An introductory guide to hip-hop's mad genius: Madlib

An introductory listening guide to Madlib, beginning with the MadGibbs album Bandana.

Where do you start with one of hip-hop’s most enigmatic figures?

Madlib is an elusive artist to say the least. Currently, the only way to reach Madlib is potentially through his iPad, as he does not own a phone. The point is, he does not want to be bothered as he devotes himself to his craft and the pursuit of digging through record crates.

Madlib also does not usually participate in interviews and when he does, he does not open up very much. Madlib keeps up the elusive image because he wants to be remembered for his music, not for his celebrity. To respect that, this introduction to Madlib will focus on the music.

Wilma. Women Driving Women. Save up to $4.75 per ride! Image of a women in the backseat of a vehicle.

Madlib is most known for his production efforts and collaborations with MF DOOM, J Dilla and most recently, Freddie Gibbs. Madlib has a penchant for pseudonyms. His solo names are Quasimoto, Yesterday’s New Quintet, DJ Rels, the Beat Konducta, and the Loop Digga amongst others. During collaborations, he will often blend the names of each artist to make new pseudonyms like Madvillain, Jaylib, and MadGibbs. Other famous associated acts include Peanut Butter Wolf, Talib Kweli, De La Soul, Hemlock Ernst and Mos Def.

A lot of the genius behind Madlib comes from his ear. Madlib is constantly buying and listening to records. It is rumored that he has over four tonnes of records in his LAbased studio. A lot of Madlib’s sampling comes from soul, funk and Brazilian jazz music. The first step to understanding Madlib’s genius is to listen and do your homework. Here is a guide to some essential listens that will introduce you to Madlib:

The MadGibbs albums: Piñata (2014) and Bandana (2019)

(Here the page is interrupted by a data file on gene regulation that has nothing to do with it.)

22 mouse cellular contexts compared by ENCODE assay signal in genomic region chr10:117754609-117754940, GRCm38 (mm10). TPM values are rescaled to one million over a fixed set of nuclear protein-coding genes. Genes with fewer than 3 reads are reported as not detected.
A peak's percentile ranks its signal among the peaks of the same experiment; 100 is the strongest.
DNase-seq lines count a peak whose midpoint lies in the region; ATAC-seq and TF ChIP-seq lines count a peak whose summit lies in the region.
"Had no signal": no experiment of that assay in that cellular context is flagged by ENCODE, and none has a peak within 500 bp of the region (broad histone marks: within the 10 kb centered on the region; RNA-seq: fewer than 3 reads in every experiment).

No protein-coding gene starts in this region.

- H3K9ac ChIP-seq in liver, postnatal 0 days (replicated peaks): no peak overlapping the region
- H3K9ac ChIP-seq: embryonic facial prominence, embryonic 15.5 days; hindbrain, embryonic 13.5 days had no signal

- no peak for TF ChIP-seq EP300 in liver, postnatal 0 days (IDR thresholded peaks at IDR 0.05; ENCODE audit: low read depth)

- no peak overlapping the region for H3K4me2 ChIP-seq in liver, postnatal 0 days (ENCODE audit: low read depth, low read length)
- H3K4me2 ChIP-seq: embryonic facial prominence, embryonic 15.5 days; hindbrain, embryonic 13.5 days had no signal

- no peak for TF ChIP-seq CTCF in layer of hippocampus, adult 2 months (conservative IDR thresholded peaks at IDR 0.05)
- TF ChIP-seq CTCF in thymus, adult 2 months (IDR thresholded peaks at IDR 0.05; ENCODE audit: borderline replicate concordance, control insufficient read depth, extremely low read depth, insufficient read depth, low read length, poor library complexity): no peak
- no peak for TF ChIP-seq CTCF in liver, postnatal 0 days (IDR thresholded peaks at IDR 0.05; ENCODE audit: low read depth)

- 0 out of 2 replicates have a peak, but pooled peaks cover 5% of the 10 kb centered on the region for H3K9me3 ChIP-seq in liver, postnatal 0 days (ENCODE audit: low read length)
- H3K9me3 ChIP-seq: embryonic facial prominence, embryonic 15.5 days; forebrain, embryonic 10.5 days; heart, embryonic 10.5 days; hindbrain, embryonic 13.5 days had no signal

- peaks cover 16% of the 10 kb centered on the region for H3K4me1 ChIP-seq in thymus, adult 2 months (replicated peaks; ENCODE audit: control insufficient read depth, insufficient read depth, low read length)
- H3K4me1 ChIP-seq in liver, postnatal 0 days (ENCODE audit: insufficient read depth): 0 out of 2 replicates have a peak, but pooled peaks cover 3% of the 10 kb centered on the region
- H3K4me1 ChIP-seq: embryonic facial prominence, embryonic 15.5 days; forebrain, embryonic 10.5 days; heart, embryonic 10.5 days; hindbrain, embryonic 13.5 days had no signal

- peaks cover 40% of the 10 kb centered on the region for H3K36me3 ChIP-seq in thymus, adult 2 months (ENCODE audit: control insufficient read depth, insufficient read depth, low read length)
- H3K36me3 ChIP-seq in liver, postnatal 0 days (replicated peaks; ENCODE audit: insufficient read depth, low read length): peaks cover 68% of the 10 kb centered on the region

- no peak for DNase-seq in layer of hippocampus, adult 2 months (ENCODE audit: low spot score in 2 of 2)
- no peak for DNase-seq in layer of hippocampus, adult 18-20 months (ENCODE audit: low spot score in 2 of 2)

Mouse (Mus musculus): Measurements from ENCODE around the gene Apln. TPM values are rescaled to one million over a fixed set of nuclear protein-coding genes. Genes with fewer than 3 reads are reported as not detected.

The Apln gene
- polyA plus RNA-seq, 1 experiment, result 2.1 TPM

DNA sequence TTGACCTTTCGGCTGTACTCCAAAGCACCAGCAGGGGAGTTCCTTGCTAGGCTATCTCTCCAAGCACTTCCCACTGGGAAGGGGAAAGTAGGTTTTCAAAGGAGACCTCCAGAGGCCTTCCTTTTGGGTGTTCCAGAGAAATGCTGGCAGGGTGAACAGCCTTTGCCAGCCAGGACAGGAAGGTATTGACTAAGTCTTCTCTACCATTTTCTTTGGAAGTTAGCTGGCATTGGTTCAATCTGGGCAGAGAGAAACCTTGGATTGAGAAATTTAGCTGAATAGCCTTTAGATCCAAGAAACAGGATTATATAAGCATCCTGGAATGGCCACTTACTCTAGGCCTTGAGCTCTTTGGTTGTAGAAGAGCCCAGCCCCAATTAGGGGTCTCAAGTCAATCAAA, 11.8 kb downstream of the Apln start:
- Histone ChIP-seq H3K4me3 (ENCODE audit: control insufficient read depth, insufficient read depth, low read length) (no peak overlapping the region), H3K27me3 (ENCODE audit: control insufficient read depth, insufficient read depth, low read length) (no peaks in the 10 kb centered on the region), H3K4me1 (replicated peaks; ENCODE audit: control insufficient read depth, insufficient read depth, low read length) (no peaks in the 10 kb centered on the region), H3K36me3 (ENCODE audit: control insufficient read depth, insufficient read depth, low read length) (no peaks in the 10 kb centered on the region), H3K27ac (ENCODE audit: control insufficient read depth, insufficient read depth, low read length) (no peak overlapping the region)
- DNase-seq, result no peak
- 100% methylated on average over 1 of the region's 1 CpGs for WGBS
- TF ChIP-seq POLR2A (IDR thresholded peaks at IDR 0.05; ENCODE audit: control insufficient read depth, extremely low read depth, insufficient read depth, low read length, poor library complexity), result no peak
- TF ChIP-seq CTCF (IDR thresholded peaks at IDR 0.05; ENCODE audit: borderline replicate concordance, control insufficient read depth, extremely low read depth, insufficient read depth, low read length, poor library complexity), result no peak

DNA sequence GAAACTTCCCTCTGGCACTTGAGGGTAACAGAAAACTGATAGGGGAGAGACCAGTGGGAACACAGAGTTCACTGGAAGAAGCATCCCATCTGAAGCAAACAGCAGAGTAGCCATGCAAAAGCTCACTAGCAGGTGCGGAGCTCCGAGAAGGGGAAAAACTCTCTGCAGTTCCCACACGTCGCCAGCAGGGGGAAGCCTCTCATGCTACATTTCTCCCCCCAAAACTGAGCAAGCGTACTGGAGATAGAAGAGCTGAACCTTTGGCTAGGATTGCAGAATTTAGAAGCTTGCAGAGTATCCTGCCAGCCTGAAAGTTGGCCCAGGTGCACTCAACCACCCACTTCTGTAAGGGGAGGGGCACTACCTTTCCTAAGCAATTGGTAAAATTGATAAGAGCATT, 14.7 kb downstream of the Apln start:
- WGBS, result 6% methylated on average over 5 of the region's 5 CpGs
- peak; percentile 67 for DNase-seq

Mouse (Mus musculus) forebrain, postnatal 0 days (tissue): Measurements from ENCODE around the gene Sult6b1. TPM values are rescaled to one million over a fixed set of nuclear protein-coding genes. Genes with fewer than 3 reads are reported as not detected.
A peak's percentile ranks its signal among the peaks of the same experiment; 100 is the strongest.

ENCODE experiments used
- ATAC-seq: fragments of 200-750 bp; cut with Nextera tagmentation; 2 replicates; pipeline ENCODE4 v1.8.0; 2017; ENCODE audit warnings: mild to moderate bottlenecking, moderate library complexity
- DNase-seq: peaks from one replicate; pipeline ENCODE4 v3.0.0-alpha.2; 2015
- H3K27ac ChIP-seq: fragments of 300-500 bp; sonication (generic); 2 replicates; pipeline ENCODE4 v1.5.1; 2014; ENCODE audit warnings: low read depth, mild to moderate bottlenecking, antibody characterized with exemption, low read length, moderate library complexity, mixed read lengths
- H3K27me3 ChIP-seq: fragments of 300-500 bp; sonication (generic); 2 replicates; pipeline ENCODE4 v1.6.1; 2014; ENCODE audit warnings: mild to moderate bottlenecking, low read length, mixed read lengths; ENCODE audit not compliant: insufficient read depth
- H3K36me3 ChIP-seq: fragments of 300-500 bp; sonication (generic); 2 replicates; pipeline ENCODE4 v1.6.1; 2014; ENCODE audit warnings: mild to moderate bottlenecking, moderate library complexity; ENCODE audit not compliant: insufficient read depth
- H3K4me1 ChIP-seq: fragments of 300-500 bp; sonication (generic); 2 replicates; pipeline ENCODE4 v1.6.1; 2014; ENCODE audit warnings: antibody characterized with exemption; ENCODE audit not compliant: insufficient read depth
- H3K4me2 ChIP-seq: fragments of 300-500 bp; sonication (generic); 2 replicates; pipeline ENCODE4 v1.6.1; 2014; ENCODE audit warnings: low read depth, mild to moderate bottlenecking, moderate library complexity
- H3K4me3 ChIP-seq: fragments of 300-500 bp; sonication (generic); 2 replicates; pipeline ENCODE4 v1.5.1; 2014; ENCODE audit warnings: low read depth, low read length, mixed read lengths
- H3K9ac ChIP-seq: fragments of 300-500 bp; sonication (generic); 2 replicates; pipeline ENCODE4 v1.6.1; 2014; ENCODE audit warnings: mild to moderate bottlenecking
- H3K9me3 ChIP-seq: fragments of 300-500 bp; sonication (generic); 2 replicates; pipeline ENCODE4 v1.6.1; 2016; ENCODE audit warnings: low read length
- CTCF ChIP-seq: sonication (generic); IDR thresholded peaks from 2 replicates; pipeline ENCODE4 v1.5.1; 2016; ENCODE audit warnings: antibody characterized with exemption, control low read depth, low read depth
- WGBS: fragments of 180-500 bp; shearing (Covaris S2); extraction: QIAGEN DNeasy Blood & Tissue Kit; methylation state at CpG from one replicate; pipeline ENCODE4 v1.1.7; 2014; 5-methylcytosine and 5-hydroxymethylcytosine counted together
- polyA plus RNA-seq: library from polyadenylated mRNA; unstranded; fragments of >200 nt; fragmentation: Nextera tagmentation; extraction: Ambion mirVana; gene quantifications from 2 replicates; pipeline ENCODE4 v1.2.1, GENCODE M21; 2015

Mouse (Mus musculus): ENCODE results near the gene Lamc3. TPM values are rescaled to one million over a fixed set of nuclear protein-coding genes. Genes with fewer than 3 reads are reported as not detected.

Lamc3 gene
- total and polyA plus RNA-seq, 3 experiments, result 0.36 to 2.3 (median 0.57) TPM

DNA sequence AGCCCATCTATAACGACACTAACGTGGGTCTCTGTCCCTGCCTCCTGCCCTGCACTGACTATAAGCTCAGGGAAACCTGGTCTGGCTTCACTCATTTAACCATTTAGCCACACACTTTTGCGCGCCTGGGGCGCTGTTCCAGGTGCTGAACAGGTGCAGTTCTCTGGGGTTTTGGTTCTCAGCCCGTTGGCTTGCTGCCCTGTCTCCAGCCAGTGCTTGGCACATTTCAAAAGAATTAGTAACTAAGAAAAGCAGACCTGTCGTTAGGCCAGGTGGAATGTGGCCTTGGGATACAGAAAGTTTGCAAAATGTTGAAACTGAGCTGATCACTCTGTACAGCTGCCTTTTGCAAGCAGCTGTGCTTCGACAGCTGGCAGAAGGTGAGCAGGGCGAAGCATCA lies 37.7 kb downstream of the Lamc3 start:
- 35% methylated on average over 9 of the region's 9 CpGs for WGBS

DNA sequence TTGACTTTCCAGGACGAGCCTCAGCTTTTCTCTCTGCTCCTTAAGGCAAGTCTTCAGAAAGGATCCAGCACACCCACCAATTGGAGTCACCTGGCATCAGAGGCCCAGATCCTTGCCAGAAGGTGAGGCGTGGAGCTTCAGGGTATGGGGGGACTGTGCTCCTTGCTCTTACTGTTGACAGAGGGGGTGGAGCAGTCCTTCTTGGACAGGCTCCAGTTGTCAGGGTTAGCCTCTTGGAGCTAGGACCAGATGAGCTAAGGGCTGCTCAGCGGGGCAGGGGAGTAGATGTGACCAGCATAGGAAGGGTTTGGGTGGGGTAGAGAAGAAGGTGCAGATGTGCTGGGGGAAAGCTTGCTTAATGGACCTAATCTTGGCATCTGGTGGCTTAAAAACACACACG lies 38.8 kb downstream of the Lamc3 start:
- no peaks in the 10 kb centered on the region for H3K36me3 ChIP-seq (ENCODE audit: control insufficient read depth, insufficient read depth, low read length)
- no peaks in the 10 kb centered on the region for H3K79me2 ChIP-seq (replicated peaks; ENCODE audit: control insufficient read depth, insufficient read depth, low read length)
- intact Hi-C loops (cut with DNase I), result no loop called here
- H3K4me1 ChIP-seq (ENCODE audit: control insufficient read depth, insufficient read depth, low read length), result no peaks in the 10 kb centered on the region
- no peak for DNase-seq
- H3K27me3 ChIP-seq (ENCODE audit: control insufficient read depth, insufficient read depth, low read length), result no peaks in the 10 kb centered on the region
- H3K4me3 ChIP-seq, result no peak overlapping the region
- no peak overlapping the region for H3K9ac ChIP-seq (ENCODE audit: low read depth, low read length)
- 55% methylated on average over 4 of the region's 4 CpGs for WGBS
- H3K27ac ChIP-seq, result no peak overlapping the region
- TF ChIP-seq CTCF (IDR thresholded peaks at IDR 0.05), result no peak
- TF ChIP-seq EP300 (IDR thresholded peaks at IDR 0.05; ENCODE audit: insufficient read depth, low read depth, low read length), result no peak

Piñata is the result of one of the greatest producers of all time teaming up with one of the best living rappers in order to produce “a gangster Blaxploitation film on wax,” according to Madlib in a press release. They delivered with gusto, as these projects are considered modern masterpieces already. In a 2013 Rolling Stone interview, Madlib said that he sees Freddie Gibbs as “a new version of Tupac.”

Madvillainy — Madvillain (MF DOOM and Madlib) (2004)

Madvillainy is one of the greatest rap albums of the 2000’s. MF DOOM is a deep, raspy-lyrical assassin that hails from the underground. Check out his album Mm.. Food for an introduction. The tone of this album is a couple of supervillains having way too good of a time in the hood.

However, Madlib’s production is what makes this image pop so well. Mixing the sounds of gangster-rap with the vast wealth of samples that Madlib has accumulated results in a timeless album. This album deserves an in-depth analysis of the samples and lyrics. Give this album a listen immediately, it will always be one of the all-time greatest hiphop records.

Yessir Whatever — Quasimoto (Madlib) (2013)

This is one of my all-time favourite Madlib projects and one of my favourite rap albums in general. Quasimoto is an alter-ego of Madlib’s that was birthed out of not liking the sound of his own very deep voice. To combat this, Madlib slowed the recorder down and rapped slowly over his tracks, then later he speeds the rap up. The sped-up version of the raps results in the cartoony, high-pitched voice of Quasimoto.

Quasimoto is depicted as a small, yellow aardvark-like alien that is often brandishing a brick with a cigarette in his mouth. The cartoony look and sounds of Quasimoto fits in well with Madlib’s direction of the character. Quasimoto can be seen as a satirical take on the gangster-rap genre with comedic bars about serious topics like drug-use, violence and sex. An element of braggadocio is prevalent throughout Quasimoto’s discography which is a welcome change to the typically reserved Madlib.

Madlib is hip-hop’s best kept secret. Start with these four projects and you will be on your way to an understanding of some of the greatest musical efforts in hip-hop. Check out some of Madlib’s solo work with these projects: Yesterday’s New Quintet, the Beat Konducta and any of the jazz albums he has released. Enjoy hip-hop’s most reclusive genius and the incredible acts associated with him.